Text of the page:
Travel Reference
In-Depth Information
Bali's Ngurah Rai Airport is immediately
south of Tuban and Kuta. From the official
counters, just outside the terminals, there are
usually hassle-free prepaid airport taxis. The
costs are (depending on drop-off point):
can expect journeys to be rather lengthy and
you'll find that getting to many places is both
time-consuming and inconvenient. It's rather
uncommon to see visitors on bemo in Bali.
On Lombok, bemo are minibuses or pick-
up trucks and are a major means of transport
for visitors.
See p334 for information on pickpocketing
on public bemo.
towns, according to the direction the bus or
bemo is heading. For example, Denpasar, the
hub of Bali's transport system has four main
bus/bemo terminals and three minor ones.
Terminals can be confusing, but most bemo
and buses have signs and, if in doubt, you
will be told where to go by a bemo jockey or
driver anyway.
To go from one part of Bali to another, it is
often necessary to go via one or more of the ter-
minals in Denpasar, or via a terminal in one of
the other larger regional towns. For example, to
get from Sanur to Ubud by public bemo, you go
to the Kereneng terminal in Denpasar, transfer
to the Batubulan terminal, and then take a third
bemo to Ubud. This is circuitous and time-
consuming, so many visitors prefer the tourist
shuttle buses or charter vehicle or taxi.
A famous temple carving shows the Dutch artist
WOJ Nieuwenkamp pedalling through Bali
in 1904. Bali's roads have improved greatly
since then, but surprisingly few people tour
the island on a sepeda (bicycle). Many visitors,
however, are using bikes around the towns
and for day trips in Bali and on Lombok; good
quality rental bikes are available, and several
companies organise full-day cycle trips in the
back country, including the following:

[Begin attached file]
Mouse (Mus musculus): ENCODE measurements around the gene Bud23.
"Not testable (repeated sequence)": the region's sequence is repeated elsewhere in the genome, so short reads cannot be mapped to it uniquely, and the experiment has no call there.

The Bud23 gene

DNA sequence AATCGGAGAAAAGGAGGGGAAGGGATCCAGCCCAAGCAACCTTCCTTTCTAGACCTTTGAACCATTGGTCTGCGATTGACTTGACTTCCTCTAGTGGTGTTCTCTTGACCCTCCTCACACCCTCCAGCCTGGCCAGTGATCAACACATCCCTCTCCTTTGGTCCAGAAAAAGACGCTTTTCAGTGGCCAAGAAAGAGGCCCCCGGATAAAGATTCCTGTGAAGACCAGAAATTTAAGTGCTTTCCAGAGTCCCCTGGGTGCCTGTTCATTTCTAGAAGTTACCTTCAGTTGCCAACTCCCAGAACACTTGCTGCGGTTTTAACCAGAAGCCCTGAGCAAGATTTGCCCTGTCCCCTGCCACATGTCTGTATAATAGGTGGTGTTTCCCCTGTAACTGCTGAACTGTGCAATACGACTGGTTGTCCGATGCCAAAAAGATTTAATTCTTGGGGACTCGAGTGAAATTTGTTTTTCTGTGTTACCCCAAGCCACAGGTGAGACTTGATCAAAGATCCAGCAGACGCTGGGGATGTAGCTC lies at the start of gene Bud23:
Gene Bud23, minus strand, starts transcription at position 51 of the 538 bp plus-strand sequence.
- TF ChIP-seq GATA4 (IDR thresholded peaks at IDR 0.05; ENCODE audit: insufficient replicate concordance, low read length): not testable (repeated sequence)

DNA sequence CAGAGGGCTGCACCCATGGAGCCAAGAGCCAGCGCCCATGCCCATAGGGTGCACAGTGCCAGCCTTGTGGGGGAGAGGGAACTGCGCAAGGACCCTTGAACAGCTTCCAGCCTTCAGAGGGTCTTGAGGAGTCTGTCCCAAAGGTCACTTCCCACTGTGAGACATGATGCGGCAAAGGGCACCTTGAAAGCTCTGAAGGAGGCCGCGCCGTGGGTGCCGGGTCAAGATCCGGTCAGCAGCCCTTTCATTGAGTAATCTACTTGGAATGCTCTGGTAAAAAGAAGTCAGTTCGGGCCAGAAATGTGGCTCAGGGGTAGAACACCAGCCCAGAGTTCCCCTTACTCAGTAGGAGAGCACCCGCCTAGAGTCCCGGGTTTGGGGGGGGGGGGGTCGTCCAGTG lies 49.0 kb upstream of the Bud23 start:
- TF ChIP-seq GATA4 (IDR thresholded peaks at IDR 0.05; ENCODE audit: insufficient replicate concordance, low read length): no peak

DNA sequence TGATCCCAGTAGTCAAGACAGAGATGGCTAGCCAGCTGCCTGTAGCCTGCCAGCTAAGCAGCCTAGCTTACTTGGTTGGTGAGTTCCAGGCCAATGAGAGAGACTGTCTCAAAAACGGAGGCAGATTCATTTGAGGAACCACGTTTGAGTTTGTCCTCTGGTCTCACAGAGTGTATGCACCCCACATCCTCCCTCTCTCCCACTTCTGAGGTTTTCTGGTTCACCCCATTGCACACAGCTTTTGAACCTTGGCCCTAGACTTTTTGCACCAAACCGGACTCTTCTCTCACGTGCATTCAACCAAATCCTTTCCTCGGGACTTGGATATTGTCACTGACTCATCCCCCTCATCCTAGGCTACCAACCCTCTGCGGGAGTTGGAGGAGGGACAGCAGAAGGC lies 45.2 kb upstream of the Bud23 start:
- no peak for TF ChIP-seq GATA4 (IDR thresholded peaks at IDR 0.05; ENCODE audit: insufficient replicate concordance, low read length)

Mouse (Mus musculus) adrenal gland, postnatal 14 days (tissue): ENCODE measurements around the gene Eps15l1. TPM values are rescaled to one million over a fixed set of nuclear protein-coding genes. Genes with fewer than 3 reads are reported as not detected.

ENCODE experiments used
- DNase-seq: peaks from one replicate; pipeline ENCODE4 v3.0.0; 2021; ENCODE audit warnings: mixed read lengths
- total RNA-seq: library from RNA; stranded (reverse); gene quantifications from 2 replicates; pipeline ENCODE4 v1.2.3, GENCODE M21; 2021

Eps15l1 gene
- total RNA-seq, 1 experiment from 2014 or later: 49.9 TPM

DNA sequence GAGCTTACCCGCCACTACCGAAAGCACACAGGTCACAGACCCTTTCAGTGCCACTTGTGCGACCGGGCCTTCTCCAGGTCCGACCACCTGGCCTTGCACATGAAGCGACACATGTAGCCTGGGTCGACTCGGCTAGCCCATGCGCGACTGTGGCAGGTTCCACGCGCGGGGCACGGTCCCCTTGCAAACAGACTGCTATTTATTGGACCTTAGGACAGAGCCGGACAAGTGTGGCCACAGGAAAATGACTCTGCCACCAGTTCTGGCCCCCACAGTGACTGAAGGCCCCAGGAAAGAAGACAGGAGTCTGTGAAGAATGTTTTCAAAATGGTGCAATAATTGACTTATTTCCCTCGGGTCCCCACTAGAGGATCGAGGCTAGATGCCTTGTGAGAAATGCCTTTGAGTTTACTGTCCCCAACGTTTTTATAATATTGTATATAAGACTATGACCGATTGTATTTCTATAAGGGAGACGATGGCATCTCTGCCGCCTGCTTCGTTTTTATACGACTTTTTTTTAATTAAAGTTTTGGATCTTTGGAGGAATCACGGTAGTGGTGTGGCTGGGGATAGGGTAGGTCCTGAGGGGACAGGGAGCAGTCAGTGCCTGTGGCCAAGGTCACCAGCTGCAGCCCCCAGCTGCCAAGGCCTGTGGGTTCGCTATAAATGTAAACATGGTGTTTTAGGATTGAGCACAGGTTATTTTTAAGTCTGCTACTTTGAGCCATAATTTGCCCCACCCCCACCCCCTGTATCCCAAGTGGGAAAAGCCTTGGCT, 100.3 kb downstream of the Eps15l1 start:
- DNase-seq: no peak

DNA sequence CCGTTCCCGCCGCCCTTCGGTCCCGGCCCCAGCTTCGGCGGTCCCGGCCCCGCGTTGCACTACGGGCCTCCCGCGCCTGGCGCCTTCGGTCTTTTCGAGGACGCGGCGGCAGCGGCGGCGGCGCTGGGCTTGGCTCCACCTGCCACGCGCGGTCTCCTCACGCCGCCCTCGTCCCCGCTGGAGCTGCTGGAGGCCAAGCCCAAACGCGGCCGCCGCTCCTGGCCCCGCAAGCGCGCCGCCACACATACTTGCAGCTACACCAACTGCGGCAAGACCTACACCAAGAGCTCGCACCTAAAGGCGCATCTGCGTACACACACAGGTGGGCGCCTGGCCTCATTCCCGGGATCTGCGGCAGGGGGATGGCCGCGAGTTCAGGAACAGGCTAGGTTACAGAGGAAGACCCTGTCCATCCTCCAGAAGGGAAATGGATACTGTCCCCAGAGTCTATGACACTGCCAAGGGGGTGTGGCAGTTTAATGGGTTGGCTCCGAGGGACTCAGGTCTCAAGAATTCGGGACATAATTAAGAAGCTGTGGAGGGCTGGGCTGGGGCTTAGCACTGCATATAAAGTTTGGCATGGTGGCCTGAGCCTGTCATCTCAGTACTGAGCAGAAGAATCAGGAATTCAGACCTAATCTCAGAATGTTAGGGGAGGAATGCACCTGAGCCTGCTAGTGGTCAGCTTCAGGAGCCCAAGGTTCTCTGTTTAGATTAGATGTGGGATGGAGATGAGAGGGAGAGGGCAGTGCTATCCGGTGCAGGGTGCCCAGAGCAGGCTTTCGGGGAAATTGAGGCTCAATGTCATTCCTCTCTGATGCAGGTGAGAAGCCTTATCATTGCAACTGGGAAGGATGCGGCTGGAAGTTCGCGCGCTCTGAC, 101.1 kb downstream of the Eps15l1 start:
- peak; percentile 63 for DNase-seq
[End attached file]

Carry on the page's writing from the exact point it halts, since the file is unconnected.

Atlantis Adventure (
can be totally immersed in the environment -
you can hear the wind rustling in the rice
paddies, the sound of a gamelan (traditional
Balinese orchestra) practising, and catch the
scent of the flowers. Even at the height of the
tourist season, cycle tourers on the back roads
experience the friendliness that seems all but
lost on the usual tourist circuit. Once you get
away from the congested south, the roads are
more relaxed and the experience sublime.
Lombok is ideal for touring by bicycle.
In the populated areas, the roads are flat
and the traffic everywhere is less dangerous
than in Bali. East of Mataram are several at-
tractions that would make a good day trip,
or you could go south to Banyumulek via
Gunung Pengsong and return. Some of the
coastal roads have hills and curves like a roller
coaster - try going north from Mataram, via
Senggigi, to Pemenang, and then (if you feel
energetic) return via the steep climb over the
Pusuk Pass.
Bemo operate on a standard route for a set
(but unwritten) fare. Unless you get on at a
regular starting point, and get off at a regular
finishing point, the fares are likely to be fuzzy.
The cost per kilometre is pretty variable, but
is cheaper on longer trips. The minimum
fare is about 4000Rp. The fares listed in this
book reflect what a tourist should reasonably
expect to pay.
Bemo are justly famous for overcharging
tourists, and finding out the harga biasa ('cor-
rect' fare) requires local knowledge and sub-
tlety. The best procedure is to hand over the
correct fare as you get off, as the locals do, no
questions asked. To find out the correct fare,
consult a trusted local before you get on. Note
what other passengers pay when they get off,
bearing in mind that schoolchildren and the
driver's friends pay less. If you speak Bahasa
Indonesia, you can ask your fellow passengers,
but in a dispute they will probably support
the bemo jockey.